American Skandia has made broad-based cuts affecting all areas of its business, including an anticipated reduction to its wholesaling staff. Several weeks ago, the Shelton, Conn-based firm laid off 11 wholesalers, and last week it instituted a series of staff cuts throughout the organization amounting to approximately 12% of its employees.

Tim Klahs, director of investor relations, declined to give firm numbers, but confirmed that since the first round of layoffs were announced last spring, about 120 jobs have been cut out of approximately 1,000. The layoffs have taken place across the firm, with the exception of personnel working in the firm’s new customer service facility in Denver.

American Skandia had anticipated annual savings of $38 million from this spring’s cut of 150 people and Klahs said that this round would result in savings amounting to a little less than $30 million.

Klahs, who declined to comment on the possibility of additional cuts, did say that the decision was not related to budget concerns. "This was something that we’ve been monitoring since we did the first round and it wasn’t something motivated by a need to address a situation that we weren’t aware of," he said.

While many employees have lost their jobs the firm is still looking to fill the position of VP of marketing for wrap products, which has been open since early this year.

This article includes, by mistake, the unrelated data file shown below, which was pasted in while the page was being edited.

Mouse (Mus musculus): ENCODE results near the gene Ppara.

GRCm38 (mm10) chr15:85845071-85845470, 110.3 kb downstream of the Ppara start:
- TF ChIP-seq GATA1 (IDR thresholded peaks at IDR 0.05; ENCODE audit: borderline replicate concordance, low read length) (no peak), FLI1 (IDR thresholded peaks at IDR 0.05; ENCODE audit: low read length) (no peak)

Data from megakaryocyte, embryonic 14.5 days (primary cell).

"You look at things from the outside and you say they’re getting rid of ‘X’ number of people, but there are always an ebb and flow, people who are coming and going," Klahs said.

As for the internal reaction to the news among Skandia employees, Klahs said, "I think it would only be the naïve that they would be alarmed or upset by the fact that we’re also taking on new people in certain respects while these changes occur."

Klahs said that many stockholders view the news as a positive, demonstrating the firm’s ability to anticipate market conditions and make decisions with future business in mind. He noted that some firms have been caught off guard and ended up cutting staff as a knee-jerk reaction, rather than the measured tiered layoffs instituted by his firm.

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